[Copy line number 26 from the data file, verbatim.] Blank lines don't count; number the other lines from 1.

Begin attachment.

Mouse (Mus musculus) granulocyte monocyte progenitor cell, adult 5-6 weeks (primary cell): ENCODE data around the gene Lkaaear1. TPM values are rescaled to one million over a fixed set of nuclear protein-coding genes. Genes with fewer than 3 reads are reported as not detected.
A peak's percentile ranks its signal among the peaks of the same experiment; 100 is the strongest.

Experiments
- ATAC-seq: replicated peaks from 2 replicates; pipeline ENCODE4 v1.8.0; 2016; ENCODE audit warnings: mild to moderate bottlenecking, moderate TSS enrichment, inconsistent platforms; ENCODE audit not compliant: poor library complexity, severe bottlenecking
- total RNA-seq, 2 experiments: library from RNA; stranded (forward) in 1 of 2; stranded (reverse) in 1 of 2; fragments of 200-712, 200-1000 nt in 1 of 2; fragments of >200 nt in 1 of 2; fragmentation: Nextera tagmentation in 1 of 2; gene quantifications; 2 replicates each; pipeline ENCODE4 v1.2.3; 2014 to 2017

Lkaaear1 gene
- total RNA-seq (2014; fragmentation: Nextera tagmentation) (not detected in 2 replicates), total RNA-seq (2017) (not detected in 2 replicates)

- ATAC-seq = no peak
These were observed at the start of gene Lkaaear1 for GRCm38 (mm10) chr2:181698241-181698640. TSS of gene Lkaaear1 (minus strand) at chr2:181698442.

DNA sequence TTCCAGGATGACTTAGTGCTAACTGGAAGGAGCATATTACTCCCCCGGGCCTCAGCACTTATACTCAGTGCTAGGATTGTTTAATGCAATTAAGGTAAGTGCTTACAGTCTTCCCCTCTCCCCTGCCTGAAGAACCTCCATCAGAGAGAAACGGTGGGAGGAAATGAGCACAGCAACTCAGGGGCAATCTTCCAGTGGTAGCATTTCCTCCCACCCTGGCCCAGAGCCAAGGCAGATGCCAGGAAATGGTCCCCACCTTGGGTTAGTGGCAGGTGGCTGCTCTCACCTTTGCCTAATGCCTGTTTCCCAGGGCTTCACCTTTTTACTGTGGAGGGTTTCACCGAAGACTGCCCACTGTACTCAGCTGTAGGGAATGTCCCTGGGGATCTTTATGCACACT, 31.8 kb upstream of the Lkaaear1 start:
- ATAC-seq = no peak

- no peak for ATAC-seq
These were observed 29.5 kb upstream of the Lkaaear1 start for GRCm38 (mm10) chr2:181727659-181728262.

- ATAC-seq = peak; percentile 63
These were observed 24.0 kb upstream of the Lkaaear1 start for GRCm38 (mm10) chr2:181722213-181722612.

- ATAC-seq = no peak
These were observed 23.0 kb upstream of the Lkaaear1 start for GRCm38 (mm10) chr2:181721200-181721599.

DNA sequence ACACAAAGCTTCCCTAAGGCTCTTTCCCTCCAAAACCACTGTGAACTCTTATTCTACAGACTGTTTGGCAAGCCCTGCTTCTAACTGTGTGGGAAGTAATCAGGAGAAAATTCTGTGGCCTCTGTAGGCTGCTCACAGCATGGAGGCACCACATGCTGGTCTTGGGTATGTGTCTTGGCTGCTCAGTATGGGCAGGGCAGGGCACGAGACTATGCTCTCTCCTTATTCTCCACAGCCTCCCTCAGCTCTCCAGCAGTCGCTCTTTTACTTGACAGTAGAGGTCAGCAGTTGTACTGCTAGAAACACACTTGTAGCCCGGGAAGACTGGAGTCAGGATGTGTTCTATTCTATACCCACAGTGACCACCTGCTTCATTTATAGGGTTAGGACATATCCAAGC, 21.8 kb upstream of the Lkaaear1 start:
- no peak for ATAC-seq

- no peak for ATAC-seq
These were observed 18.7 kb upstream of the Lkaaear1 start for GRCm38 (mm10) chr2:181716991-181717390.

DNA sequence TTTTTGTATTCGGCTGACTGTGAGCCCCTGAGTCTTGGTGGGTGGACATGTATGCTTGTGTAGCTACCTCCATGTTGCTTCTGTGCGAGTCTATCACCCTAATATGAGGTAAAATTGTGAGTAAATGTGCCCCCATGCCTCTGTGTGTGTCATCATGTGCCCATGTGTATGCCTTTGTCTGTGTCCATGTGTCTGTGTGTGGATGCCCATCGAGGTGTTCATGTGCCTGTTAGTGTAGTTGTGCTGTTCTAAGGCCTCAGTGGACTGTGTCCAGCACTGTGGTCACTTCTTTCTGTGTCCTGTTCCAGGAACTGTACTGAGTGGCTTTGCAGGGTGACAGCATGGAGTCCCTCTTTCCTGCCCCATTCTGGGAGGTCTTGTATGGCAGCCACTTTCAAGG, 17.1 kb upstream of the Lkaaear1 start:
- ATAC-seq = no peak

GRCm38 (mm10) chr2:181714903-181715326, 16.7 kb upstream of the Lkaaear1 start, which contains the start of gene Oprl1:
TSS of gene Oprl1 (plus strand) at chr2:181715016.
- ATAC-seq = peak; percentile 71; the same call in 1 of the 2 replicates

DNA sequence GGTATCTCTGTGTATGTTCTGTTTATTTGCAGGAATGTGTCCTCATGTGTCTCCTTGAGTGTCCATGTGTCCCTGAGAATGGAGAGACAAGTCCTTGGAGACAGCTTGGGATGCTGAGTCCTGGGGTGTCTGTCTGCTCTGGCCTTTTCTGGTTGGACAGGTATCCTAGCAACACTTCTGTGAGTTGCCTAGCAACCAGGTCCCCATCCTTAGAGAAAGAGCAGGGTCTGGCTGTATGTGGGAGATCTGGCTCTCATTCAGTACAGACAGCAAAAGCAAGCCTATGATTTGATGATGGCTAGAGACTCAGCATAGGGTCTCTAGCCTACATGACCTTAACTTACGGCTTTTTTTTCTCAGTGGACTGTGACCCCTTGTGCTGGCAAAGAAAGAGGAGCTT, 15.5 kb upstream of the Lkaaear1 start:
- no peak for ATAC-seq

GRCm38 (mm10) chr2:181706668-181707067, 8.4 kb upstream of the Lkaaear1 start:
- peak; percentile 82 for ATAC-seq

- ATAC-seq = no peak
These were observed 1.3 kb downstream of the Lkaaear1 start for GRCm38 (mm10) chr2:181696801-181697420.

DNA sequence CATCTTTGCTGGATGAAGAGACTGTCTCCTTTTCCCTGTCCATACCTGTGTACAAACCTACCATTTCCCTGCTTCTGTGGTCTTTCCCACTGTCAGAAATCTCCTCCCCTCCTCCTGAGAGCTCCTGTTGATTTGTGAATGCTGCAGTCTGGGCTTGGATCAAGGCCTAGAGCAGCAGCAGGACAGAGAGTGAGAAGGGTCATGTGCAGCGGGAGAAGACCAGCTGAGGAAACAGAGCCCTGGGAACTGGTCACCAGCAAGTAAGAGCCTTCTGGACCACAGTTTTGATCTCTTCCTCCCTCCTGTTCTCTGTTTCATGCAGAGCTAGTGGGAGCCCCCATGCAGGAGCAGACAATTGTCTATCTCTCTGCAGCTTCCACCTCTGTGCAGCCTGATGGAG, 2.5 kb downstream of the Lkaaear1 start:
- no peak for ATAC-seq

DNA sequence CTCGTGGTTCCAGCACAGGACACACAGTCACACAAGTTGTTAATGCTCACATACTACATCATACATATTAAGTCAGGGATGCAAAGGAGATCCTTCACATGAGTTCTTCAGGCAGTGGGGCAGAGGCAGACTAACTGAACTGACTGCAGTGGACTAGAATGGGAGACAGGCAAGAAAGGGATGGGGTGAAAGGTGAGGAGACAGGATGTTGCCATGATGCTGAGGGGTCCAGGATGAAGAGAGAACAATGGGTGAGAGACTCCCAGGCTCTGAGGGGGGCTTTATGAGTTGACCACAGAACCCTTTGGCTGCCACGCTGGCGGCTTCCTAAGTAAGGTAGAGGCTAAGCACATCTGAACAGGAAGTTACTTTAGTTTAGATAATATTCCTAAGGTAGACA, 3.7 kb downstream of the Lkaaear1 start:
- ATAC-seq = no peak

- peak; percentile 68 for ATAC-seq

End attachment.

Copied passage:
- ATAC-seq = peak; percentile 71; the same call in 1 of the 2 replicates